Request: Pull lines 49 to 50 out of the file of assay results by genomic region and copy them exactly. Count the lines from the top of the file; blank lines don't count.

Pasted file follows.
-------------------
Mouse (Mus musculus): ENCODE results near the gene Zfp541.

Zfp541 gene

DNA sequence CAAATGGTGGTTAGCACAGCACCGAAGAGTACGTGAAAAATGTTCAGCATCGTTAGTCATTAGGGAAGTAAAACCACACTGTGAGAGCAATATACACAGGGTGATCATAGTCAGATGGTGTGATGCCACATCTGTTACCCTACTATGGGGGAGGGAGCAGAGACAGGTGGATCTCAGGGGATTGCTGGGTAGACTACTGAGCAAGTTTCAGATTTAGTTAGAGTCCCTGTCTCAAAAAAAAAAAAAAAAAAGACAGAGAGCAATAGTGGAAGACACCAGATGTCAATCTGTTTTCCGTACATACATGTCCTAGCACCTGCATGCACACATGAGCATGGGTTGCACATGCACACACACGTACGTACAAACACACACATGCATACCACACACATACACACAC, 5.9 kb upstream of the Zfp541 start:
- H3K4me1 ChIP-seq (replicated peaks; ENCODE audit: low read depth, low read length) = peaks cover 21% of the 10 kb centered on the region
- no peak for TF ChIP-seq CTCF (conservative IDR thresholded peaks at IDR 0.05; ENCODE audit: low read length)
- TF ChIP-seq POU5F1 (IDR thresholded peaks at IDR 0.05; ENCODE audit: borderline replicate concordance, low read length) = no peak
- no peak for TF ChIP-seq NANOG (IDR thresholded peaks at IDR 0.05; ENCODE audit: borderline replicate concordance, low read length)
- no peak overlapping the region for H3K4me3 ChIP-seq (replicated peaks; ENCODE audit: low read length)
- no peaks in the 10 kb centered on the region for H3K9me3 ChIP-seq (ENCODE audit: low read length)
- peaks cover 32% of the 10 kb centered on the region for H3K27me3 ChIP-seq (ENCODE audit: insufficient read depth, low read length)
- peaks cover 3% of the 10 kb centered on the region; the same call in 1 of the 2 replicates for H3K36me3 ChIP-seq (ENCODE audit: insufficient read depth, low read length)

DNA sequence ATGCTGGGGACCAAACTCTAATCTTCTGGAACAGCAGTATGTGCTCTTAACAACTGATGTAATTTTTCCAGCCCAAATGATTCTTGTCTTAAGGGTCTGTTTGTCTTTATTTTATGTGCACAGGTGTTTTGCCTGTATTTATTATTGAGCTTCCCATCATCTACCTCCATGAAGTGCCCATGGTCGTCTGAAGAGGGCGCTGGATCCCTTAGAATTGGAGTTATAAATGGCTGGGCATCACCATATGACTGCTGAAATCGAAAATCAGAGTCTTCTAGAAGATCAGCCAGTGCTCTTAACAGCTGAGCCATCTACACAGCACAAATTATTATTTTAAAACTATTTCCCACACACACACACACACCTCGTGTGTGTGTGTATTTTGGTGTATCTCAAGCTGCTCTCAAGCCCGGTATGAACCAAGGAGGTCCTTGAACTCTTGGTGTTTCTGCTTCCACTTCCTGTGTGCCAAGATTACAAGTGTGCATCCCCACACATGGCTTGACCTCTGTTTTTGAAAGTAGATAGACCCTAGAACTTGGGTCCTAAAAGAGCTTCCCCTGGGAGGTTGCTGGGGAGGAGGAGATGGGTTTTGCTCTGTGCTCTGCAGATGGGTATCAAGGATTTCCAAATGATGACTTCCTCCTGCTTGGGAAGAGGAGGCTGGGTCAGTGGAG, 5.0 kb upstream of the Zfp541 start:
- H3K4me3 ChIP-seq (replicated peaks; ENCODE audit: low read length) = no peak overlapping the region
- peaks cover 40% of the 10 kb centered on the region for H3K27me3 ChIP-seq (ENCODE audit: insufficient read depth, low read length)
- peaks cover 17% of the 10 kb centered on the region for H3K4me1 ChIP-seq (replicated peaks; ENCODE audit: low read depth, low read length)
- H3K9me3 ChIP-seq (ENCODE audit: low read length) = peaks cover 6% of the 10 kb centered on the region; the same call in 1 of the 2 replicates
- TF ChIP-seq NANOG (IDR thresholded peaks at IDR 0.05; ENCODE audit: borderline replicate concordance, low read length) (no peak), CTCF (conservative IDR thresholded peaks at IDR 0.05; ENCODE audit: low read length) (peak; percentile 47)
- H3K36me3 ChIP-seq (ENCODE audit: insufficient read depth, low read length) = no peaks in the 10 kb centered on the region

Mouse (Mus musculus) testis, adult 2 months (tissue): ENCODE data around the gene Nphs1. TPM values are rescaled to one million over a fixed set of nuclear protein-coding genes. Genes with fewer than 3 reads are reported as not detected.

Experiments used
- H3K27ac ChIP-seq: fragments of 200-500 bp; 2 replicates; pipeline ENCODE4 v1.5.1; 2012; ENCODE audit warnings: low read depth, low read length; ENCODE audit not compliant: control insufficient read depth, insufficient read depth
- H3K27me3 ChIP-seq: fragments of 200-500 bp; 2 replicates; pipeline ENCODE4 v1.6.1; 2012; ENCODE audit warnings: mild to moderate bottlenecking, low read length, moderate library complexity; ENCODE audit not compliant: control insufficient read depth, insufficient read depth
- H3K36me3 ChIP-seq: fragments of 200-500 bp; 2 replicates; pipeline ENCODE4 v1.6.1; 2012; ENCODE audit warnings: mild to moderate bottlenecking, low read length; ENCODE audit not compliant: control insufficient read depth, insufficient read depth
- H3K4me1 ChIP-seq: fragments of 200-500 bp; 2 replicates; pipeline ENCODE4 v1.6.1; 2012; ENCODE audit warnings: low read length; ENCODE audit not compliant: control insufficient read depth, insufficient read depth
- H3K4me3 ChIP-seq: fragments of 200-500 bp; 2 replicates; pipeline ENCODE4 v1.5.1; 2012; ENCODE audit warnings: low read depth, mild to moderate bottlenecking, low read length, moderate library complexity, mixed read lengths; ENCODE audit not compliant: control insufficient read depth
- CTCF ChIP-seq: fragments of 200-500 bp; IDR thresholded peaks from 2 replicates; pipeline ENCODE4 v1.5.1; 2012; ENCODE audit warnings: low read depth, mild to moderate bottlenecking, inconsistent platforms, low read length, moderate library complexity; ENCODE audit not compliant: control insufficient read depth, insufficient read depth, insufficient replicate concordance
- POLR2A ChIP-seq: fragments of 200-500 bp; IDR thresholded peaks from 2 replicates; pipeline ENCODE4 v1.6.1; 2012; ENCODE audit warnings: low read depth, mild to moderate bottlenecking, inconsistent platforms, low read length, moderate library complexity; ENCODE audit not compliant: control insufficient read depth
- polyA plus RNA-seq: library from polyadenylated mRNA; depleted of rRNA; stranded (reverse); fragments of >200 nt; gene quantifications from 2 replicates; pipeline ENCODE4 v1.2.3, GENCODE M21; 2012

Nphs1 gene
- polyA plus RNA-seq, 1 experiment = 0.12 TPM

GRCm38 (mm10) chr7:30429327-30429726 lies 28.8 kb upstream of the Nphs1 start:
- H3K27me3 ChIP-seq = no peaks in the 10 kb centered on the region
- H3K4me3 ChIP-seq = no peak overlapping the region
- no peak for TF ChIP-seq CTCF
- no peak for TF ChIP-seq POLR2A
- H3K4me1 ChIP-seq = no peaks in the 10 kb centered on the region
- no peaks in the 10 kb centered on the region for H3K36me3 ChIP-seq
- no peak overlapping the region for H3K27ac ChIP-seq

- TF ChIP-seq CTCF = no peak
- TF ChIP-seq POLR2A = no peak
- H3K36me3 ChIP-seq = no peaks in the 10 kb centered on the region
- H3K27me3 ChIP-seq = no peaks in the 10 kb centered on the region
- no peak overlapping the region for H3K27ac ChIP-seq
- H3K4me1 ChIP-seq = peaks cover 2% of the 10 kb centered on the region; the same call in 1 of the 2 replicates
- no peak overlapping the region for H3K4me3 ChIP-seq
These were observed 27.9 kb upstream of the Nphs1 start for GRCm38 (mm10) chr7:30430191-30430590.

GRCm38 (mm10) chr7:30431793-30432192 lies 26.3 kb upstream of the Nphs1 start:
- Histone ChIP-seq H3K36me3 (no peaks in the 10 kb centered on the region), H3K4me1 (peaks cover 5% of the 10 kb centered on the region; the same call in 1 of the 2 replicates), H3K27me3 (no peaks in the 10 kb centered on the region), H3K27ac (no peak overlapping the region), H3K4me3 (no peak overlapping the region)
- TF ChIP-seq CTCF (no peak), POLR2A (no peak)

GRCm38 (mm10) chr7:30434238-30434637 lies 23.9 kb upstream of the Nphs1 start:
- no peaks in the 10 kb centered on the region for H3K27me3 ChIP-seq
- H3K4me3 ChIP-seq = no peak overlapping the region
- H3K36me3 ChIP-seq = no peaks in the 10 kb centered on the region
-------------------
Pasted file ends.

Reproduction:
- TF ChIP-seq CTCF (no peak), POLR2A (no peak)

GRCm38 (mm10) chr7:30434238-30434637 lies 23.9 kb upstream of the Nphs1 start: